I find that crucifixes have helped me in my devotions (my Reformed friends will disagree with my subjective experience, of course!) — carved ones as well as painted ones as well as cast metal as above. They serve as visual reminders of that His precious death that wrought life for me. They can fill me with joy for salvation or compunction for sin.

Images of the Trinity simply annoy me.

The reduction of the Trinity into an old guy, a young guy, and a dove is the most absurd idea in the world. Now, I know that no crucifix can show the glory of Christ Our God — but the actual crucifixion didn’t, either. Not supernaturally. So that’s my out. (Besides, I always have Fra Angelico.) As Kierkegaard said (I paraphrase), to gain the full import of the Incarnation, you must point to a man in a crowd and say, ‘That is God.’ That is the visual ordinariness of Christ Incarnate.

The Trinity is unimaginable. There is no visual ordinariness of that which is beyond images.

The use of equivocal language about God that enables artists to produce such blasphemous images on church ceilings means that we have an impoverished view of God. The circumscribability of these images is wrong. The visible divisions of the Persons is wrong. We start to think of God as a man, only bigger. As I say, a god-pigeon amongst us pigeons. Transcendence has been compromised and needs to be rediscovered.

It is central to theology.

To quote another Cistercian from the same book as William of St Thierry, Blessed Amedeus of Lausanne (d. 1159) writes:

What part is the finite of the infinite, the measurable of the immeasurable, the moment of eternity? As the result of what multiplication or addition will the creature be comparable to the creator? If you were to project thousands times thousands to infinity, you wouldhave laboured in vain, and not in the remotest degree could you compare human knowledge to the wisdom of God. Hence, if God is contemplated in his essence, the substance of man will not be found … (Fourth Homily on Mary, the Virgin Mother, p. 142)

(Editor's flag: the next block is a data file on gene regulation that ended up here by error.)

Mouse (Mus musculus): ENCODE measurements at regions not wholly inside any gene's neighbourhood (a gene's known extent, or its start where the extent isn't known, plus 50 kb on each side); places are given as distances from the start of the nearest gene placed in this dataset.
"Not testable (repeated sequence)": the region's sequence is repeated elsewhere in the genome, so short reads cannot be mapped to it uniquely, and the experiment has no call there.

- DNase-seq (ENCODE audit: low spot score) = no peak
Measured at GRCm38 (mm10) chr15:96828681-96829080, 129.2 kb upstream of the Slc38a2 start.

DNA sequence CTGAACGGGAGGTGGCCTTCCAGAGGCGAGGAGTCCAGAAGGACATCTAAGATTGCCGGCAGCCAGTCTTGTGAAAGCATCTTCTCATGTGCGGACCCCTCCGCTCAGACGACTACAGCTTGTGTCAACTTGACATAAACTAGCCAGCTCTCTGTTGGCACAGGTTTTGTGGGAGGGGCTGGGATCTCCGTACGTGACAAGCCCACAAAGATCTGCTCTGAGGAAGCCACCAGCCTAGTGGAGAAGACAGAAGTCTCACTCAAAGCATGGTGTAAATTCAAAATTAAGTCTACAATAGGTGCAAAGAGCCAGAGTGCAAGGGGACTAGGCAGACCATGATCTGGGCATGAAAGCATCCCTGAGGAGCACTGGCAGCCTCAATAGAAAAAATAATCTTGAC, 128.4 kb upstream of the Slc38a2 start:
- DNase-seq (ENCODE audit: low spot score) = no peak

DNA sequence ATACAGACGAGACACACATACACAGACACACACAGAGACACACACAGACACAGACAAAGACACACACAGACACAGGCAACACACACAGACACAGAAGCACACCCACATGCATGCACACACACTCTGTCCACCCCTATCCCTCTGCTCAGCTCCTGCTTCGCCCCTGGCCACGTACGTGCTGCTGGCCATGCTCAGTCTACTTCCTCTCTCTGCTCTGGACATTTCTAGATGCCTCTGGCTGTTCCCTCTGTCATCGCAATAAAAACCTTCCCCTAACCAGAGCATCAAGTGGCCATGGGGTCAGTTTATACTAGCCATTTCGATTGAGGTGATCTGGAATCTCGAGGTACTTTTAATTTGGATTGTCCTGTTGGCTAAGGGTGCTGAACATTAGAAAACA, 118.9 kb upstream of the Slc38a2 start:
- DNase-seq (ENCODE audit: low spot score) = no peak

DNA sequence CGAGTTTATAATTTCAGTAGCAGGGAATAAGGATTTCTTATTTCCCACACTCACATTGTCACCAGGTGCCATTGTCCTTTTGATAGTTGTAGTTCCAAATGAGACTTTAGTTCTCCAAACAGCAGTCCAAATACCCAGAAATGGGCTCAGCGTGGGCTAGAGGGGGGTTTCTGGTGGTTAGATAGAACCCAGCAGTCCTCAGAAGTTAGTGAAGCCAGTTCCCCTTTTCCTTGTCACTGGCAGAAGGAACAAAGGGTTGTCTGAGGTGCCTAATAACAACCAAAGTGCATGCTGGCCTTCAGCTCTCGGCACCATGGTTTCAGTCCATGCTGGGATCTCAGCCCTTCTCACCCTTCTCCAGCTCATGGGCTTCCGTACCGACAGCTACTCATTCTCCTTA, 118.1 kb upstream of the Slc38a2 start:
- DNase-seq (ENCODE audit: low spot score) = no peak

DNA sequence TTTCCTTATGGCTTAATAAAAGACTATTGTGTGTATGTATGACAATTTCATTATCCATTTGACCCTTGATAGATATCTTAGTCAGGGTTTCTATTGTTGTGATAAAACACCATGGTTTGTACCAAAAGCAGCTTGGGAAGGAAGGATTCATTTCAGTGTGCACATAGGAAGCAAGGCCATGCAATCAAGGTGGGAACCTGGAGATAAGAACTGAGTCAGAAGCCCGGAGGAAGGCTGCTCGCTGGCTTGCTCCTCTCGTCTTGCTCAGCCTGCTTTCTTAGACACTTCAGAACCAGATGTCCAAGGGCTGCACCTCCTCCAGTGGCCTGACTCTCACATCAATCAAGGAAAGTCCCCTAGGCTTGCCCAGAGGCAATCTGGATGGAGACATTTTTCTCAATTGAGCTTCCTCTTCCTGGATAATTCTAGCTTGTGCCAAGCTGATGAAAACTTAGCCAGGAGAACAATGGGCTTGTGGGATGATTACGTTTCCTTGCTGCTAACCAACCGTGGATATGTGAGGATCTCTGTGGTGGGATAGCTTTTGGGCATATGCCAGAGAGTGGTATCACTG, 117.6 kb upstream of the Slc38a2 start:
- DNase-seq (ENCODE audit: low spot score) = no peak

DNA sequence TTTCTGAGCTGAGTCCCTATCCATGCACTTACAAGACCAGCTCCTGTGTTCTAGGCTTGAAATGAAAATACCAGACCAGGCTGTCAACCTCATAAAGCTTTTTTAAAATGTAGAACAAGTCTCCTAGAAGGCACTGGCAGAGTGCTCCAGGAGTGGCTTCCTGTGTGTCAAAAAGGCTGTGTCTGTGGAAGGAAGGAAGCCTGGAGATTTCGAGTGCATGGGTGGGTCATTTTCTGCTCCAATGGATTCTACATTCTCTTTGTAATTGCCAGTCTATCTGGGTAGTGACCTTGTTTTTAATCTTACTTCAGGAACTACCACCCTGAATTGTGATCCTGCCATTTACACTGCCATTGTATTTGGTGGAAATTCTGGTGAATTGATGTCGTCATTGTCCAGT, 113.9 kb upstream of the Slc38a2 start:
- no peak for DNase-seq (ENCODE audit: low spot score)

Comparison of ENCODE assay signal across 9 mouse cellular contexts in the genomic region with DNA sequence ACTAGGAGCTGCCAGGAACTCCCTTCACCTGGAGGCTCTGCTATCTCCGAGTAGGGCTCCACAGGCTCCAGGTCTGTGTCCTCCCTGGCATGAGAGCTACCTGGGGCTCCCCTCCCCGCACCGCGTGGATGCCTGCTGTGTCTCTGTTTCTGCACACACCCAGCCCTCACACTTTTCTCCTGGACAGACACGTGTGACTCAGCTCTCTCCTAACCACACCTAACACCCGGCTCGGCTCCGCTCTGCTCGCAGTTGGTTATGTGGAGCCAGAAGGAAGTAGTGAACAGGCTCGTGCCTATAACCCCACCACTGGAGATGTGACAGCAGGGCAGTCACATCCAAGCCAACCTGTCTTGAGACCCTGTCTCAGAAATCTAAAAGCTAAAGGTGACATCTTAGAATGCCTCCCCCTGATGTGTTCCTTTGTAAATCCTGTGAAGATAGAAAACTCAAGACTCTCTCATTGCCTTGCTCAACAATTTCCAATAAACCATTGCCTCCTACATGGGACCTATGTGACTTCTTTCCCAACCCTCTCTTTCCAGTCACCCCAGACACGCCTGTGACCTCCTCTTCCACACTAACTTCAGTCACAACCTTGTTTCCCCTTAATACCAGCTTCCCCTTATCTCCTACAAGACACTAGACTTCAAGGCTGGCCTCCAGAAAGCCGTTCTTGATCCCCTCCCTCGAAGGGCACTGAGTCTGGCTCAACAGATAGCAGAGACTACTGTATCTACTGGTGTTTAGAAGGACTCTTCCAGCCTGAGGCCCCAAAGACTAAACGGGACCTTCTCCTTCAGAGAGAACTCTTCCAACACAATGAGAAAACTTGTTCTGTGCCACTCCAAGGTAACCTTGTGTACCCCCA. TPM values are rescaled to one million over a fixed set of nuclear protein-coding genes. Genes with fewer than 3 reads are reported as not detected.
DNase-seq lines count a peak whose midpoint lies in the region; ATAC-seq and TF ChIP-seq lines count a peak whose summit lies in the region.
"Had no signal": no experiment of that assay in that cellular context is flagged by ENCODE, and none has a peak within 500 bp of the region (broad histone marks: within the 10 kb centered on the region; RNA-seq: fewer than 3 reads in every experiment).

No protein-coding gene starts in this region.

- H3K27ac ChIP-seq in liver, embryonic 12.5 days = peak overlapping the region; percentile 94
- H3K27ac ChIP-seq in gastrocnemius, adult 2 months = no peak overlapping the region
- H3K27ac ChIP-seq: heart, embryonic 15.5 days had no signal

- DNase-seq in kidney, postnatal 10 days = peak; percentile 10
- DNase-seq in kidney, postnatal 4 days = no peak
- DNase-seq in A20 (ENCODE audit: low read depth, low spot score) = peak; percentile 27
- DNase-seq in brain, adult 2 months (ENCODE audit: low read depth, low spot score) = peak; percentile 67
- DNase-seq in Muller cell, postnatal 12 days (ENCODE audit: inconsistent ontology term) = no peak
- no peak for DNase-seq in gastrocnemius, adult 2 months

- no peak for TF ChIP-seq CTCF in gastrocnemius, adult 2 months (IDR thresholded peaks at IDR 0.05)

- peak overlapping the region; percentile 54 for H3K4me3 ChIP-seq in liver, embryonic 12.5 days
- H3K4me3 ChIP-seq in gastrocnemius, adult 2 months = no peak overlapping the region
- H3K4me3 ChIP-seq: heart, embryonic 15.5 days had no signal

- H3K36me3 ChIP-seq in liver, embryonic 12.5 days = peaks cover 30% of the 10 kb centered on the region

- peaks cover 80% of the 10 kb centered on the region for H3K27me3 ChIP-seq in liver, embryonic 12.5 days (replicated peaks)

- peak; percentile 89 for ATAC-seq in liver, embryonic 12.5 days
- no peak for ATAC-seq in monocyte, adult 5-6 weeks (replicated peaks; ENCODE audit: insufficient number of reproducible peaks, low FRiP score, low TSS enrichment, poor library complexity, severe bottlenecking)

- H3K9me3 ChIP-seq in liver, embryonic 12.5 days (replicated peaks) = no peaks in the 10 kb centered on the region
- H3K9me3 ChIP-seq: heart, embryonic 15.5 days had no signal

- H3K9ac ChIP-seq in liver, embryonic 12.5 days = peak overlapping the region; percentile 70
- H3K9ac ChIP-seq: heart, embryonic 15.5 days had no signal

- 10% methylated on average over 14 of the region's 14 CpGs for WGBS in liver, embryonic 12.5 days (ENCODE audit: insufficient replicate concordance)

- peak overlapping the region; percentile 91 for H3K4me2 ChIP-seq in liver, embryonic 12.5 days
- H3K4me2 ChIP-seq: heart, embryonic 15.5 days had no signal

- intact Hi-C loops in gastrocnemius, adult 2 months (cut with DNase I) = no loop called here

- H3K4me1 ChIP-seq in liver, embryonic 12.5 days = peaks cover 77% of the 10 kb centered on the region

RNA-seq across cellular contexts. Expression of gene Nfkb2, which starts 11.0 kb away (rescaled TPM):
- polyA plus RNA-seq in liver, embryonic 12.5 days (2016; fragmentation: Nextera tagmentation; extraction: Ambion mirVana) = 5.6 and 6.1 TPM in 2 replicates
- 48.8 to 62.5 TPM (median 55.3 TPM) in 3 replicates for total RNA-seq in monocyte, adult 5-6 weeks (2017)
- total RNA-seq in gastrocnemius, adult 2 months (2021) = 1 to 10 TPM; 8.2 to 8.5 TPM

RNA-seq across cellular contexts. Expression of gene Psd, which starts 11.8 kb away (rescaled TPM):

When people become disillusioned with the shallow devotionals we thrust at them, or when people are dissatisfied at never going beyond ‘Justification by faith’ or ‘substitionary atonement’ Sunday after Sunday, or they tire of Christian rock, what will they find? Will they find a circumscribed Trinity of heresy, or a God who died for them on the Cross?

The Great Tradition has much to offer, including the riches of Trinitarian theology. Let us not allow bad images and falsely equivocal language ruin that.

A brief quotation on contemplation from Sarah Coakley

In God, Sexuality, and the Self: An Essay ‘On the Trinity’, the first volume of her systematic theology, Sarah Coakley argues that the practice of contemplation is essential to systematic theology. One of her references to contemplation makes this important statement we should all heed:

The idea of contemplation as an exercise of merely individual insight or self-cultivation must … be rudely and firmly rejected. For it is a distortion of the intrinsically incarnational and social impulse of the practice: here, over time, is the mysterious interpenetration of all created life glimpsed and intuited, the ‘groaning of all creation’ straining towards its final goal. -p. 84

Since Coakley promises to have the Carmelites as her interlocutors in the second volume, it is not out of place to mention that St John of the Cross believed that contemplation was necessary to action in the world — something to the effect that one small action after much contemplation is better than 100 with none. Indeed, many of the great contemplatives found themselves driven to social action whether of their own will or not.

Coakley argues that action in the world is an essential outflowing of contemplation, and that ascetical contemplation is the necessary underpinning of action, interpenetrating the entire theological enterprise and cutting through and across the boundaries and issues present in modern and postmodern theology in often painful ways.

I guess it is time for the ascetic revival …